You are sure to laugh when a Nevada housewife, struggling through her own midlife crisis, shares her experiences while teaching in China. Through a plentitude of cultural nuances and interesting characters, Salyer details her touching and provocative journey leading to a greater appreciation for everything American. Whether you desire to teach abroad, make a life change or merely satisfy your own curiosity, this story is filled with the truths of one woman's journey and teaching experience abroad.
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Light insight into the topic, odd audio editing
The topic, Americans teaching in China, intrigued me, but the writer's insight remained superficial.
To learn more about this topic, I'll turn to other books, blogs, and resources on this topic (because this book is light on depth and breadth).
The conversational writing style facilitated the listening experience, but sometimes tipped into a gossipy tone with light substance. It frustrated me to get more insight into the writer's narrow American cultural vision and into her mid-life crisis than into the Chinese culture. For my taste, it felt a bit too self-centered and shallow, as if this trip to China was mostly a feel-good manicure to heal the author's mood. Regrettably, we don't feel much of her investment into her missions (helping Chinese students improve their English, being an ambassador of her culture), and she shares little about her classroom experiences.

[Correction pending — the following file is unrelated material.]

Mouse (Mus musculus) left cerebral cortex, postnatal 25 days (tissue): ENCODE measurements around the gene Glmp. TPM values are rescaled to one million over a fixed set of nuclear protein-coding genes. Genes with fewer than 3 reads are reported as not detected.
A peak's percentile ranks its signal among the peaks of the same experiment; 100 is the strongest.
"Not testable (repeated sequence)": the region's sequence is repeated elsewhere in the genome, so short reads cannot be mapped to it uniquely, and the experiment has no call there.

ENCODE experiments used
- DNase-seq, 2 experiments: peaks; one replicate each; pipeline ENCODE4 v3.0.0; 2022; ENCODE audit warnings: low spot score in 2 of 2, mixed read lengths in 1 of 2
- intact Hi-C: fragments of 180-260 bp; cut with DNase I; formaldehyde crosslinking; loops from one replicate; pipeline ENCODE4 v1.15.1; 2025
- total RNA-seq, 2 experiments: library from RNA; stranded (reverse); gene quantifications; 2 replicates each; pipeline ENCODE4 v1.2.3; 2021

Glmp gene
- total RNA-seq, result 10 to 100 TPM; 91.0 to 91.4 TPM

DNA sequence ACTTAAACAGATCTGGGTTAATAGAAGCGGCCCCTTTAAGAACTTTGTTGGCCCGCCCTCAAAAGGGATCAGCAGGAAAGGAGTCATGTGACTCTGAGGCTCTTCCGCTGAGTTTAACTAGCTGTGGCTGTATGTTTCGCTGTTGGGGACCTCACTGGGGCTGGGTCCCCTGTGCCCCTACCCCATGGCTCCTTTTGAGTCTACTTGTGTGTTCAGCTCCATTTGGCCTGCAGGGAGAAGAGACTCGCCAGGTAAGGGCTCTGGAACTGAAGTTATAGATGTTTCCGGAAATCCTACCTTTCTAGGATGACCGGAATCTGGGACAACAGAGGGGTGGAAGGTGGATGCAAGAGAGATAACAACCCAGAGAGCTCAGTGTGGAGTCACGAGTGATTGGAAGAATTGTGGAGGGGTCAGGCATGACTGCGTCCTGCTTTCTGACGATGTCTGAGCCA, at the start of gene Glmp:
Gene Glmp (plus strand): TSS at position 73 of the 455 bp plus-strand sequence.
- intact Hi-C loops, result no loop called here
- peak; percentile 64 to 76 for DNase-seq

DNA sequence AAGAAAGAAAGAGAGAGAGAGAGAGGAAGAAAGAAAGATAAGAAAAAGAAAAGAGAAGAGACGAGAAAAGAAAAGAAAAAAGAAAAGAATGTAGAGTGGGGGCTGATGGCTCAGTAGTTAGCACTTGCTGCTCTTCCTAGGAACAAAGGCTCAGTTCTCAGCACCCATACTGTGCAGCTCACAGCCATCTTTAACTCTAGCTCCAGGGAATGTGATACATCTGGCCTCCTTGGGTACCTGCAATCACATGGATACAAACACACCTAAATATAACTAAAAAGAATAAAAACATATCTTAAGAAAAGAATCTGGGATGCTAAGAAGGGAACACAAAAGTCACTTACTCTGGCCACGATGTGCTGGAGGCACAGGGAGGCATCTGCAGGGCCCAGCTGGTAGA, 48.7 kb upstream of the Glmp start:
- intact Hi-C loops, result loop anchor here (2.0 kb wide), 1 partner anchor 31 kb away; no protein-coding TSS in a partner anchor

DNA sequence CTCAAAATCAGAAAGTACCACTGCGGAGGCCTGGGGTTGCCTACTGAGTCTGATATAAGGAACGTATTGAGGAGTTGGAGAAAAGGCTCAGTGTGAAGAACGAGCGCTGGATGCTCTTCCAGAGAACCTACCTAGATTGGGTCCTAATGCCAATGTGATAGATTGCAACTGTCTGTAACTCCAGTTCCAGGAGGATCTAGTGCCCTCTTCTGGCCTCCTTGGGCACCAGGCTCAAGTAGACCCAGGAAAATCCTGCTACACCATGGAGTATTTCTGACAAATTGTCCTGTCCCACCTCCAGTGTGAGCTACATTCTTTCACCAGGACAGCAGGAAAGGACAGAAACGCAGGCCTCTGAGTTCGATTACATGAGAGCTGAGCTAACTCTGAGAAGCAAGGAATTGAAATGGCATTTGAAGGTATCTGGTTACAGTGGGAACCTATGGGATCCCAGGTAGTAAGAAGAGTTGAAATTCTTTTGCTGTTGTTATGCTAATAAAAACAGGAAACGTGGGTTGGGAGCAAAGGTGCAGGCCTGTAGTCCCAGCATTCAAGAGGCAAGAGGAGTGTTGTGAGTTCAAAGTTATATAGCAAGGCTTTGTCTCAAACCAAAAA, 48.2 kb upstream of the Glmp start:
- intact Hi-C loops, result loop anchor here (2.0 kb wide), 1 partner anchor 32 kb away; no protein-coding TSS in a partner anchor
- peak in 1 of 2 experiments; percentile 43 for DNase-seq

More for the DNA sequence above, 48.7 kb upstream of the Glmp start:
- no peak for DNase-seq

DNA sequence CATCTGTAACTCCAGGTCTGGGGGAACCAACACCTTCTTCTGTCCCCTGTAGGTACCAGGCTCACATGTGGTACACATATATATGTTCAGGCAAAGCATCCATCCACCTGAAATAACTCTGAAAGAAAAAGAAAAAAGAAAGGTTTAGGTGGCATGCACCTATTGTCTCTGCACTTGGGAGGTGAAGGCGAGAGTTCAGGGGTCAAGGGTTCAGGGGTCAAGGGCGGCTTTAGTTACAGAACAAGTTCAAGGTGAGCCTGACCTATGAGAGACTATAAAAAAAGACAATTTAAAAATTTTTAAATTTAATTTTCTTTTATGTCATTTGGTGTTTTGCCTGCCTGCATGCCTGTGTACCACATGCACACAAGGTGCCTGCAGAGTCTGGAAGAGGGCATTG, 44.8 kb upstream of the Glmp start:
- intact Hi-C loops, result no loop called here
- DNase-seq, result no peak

The reader articulates well, but she has a mild case of a California Valley Girl accent that reinforces the superficial overtone of the text (further highlighting the book's weakness). The production is sub-par because the silent pauses at the end of chapters are cut down too short, and it creates run-on sentences that combine the last sentence of a chapter and the title of the next chapter (confusing!). These too-short pauses occur in other places in the text. Otherwise, the audio quality is good.
For the same topic, and a much better book (with more insight, cultural comparisons, teaching experiences, stronger prose, etc.), pick Peter Hessler's River Town. If you're still hungry for more, and can be satisfied with a light fare next, try this book.
Hilarious At Times... Unbelievable at Times!